You would have thought that a profession whose primary concern is reflecting the complexities and contradictions of the multifaceted nature of human existence would celebrate the diversity of its practitioners. To be an actor (unless you seek to be one of the Hugh Grant variety) means fulfilling the job description of being a chameleon. Yet frustratingly, graduates out of drama school have the cheery prospect of not being given opportunities to get the most out of their training.
Typecasting is still endemic and this week Stephen Poliakoff conceded: “I still think we tend to cast black people in working class roles all the time, much more so than America as they have a much larger black middle class,” he says. “I think there is a little lack of imagination in that casting, and I know one or two black actors that come across as posh and find it very difficult to get hired because people are always looking for drug dealers and gangsters on the street.” On the other side of the spectrum, Benedict Cumberbatch was also portrayed as a “moaning, rich, public school bastard who complained about only getting “posh” roles.” At least there is some justice in the fact that it appears no one is immune to being pigeonholed.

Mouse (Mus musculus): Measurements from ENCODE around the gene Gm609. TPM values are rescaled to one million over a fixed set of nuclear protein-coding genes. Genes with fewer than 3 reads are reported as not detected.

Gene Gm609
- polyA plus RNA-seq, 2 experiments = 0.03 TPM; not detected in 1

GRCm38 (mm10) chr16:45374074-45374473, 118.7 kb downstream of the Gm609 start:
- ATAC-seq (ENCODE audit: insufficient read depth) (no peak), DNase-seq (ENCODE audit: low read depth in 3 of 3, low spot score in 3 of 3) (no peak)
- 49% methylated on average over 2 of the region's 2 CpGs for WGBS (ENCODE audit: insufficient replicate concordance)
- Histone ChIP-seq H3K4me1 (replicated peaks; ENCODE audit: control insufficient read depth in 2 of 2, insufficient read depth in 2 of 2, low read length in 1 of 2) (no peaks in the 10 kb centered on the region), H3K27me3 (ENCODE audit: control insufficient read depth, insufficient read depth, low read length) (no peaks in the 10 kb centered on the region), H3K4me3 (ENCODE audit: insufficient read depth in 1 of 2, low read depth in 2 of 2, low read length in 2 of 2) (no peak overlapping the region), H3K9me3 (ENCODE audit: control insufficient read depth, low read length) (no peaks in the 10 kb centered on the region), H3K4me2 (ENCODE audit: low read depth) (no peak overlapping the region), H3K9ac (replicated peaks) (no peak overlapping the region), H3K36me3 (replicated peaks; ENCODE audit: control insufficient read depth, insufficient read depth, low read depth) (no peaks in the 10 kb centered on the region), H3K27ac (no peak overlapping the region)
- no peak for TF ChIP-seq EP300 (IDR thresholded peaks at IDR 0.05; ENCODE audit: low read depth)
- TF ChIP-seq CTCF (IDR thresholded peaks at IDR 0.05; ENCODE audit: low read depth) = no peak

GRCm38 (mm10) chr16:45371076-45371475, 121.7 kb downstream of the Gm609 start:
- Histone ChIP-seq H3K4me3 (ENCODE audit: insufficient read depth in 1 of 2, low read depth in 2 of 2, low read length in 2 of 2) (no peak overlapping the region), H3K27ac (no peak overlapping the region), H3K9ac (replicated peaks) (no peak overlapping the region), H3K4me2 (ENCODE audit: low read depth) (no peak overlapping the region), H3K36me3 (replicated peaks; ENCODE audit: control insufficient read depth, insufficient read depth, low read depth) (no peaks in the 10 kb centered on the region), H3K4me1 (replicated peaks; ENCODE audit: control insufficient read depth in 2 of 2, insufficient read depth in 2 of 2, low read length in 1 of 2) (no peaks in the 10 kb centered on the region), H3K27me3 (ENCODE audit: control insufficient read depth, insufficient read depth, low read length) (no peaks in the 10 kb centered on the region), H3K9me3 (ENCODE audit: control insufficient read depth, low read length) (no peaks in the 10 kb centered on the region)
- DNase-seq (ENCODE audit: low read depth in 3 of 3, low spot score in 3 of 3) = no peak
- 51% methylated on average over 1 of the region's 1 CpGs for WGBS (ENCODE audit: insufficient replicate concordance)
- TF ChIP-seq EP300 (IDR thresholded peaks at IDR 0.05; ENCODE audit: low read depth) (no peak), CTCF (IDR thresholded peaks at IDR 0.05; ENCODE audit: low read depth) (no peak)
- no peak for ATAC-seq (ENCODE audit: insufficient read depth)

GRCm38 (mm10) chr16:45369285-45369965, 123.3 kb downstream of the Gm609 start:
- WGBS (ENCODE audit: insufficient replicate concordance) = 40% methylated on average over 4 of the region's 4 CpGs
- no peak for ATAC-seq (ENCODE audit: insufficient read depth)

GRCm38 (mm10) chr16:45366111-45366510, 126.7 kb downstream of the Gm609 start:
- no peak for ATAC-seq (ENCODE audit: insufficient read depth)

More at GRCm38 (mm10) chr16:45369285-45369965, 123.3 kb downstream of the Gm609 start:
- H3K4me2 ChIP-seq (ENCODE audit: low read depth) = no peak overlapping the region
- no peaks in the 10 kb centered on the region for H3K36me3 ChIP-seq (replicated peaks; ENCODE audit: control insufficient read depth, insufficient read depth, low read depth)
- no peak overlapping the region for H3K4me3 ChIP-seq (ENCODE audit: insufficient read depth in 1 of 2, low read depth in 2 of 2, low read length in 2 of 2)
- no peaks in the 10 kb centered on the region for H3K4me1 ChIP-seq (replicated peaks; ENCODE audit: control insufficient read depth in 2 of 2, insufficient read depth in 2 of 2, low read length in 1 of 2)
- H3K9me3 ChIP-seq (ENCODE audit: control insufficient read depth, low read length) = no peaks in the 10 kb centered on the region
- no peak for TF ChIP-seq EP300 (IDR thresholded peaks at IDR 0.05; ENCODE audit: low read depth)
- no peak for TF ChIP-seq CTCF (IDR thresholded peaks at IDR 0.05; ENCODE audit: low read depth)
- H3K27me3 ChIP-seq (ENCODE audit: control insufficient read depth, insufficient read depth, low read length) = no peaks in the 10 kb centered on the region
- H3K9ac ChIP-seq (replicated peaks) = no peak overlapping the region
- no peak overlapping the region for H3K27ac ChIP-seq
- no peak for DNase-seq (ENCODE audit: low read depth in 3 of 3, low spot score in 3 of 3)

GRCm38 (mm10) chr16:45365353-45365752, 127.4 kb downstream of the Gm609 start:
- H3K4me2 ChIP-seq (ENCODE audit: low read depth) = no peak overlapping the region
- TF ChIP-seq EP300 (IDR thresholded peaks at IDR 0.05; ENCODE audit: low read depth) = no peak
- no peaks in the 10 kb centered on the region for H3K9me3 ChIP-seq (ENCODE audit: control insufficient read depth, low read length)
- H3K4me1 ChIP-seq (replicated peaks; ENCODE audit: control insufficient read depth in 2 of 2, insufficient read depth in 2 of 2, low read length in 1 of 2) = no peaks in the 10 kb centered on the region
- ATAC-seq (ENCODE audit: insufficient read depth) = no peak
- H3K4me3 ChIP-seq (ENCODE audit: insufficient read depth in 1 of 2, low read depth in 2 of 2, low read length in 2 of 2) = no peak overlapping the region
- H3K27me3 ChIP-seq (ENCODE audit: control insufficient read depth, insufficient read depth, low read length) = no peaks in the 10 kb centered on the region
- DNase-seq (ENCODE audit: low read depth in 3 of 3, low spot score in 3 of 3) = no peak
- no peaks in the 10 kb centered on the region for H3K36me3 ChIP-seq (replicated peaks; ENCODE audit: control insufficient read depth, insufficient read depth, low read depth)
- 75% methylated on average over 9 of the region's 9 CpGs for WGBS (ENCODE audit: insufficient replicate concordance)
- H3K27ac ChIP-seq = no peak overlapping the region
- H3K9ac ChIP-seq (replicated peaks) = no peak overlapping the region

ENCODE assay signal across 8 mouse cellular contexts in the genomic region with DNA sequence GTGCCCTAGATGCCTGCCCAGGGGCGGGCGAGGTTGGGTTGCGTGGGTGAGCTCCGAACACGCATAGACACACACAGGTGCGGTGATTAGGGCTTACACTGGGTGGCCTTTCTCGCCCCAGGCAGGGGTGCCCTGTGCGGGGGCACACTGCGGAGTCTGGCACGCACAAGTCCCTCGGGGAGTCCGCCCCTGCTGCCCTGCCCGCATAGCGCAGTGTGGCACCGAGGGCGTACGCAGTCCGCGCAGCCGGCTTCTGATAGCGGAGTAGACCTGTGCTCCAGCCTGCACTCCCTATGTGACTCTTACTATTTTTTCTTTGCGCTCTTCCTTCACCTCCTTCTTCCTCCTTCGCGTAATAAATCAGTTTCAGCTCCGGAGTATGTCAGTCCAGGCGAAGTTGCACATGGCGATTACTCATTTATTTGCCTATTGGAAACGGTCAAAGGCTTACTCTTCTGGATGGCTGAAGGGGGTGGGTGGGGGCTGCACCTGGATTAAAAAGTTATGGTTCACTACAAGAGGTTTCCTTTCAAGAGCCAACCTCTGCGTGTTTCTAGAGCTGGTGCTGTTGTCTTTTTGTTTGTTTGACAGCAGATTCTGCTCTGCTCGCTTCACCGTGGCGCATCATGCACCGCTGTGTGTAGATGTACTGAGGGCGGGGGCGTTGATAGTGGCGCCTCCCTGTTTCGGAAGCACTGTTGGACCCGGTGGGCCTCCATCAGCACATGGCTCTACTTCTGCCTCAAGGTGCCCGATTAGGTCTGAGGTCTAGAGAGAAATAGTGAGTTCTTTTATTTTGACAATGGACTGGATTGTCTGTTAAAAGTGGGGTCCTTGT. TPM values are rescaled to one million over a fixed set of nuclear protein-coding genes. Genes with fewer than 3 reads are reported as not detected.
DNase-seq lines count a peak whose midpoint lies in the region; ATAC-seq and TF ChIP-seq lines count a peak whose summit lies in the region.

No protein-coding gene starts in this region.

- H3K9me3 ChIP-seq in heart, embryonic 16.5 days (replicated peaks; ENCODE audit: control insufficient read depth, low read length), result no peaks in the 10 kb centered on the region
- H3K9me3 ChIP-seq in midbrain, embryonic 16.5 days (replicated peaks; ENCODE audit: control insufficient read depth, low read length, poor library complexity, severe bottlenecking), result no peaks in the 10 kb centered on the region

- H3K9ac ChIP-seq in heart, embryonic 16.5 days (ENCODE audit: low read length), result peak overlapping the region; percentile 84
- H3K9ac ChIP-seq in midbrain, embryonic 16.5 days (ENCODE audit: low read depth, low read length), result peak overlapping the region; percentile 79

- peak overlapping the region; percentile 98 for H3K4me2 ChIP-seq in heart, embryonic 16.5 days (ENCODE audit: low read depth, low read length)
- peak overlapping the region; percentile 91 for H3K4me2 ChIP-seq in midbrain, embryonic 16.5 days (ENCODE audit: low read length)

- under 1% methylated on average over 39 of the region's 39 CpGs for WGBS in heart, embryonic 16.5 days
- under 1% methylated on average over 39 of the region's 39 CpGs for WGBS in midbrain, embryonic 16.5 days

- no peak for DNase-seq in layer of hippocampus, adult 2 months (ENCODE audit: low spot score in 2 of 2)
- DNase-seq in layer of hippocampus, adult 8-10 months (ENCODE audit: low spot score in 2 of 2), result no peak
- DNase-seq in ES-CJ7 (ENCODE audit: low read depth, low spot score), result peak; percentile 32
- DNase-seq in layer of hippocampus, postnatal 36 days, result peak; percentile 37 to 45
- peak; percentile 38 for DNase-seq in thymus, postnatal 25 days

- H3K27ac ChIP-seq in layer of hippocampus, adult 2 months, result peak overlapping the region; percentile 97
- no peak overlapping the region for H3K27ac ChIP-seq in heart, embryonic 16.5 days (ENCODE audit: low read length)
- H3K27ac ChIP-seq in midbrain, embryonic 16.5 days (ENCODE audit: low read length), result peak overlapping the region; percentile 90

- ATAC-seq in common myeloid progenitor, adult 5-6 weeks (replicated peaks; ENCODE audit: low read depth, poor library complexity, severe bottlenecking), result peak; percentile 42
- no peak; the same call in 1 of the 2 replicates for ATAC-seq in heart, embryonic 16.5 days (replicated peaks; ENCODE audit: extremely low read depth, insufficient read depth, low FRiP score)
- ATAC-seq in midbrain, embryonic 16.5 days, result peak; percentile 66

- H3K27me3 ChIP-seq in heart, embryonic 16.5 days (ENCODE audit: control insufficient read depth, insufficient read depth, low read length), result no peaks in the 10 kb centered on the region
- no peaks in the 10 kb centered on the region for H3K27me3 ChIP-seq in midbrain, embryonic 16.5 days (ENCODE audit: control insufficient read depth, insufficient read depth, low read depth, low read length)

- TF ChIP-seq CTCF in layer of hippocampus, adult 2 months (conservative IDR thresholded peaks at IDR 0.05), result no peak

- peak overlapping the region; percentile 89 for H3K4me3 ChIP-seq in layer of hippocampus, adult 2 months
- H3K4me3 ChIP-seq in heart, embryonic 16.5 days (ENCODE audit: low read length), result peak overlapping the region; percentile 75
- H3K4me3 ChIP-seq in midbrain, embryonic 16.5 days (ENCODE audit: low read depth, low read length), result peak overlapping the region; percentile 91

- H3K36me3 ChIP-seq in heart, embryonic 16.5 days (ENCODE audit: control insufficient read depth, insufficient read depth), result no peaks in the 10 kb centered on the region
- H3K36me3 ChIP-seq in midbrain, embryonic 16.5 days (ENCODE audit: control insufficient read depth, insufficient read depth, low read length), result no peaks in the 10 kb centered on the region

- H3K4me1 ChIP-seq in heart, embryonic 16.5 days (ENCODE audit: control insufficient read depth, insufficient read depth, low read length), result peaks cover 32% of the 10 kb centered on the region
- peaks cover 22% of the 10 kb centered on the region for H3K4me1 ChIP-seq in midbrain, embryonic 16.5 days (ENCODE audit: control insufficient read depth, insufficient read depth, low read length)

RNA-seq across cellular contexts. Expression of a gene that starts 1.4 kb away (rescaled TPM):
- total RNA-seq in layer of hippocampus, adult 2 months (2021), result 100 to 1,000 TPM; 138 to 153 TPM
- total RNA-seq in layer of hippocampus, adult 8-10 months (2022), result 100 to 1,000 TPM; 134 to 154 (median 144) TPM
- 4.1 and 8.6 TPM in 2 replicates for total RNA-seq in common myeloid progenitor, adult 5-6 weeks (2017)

It is surprising that an industry that is by its very definition relates to creativity, fantasy and make-believe can have so little imagination when it comes to casting. There is a risk that despite having received peerless drama school training, and proving that you can indeed successfully transcend the baggage of your education, provenance, skin colour, accent (and in some cases – even gender) to inhabit everyone from Lady Macbeth to a starving Russian peasant amidst the throes of the Revolution, you will be given roles of a certain type.
The only thing you can do to get any part is to stun the drama school audition panel or director with something that is totally unique to you which they can’t get out of anyone else even during extensive rehearsals. This is what Audition Doctor excels in; as much as acting is about overcoming yourself, it is also about exposing aspects of your own experience and personality. Audition Doctor always endeavours to pick and approach speeches that enhance your own currency – the simple fact of being you.
Today, Hattie Morahan was interviewed about working with Katie Mitchell straight out of university and said: “”I hadn’t trained [at drama school], so it was the first time I’d encountered any structured approach to getting under the skin of a play or a character.” The benefit of coming to Audition Doctor is precisely that – it is the rare advantage of having Tilly guide you through the practicalities of inhabiting a character as well as having the relaxed space to experiment artistically. It is this that has meant that Audition Doctor has become indispensable and is now internationally recognised, with students coming to see Tilly from as far as Austria, Hong Kong and South Africa to seek audition advice.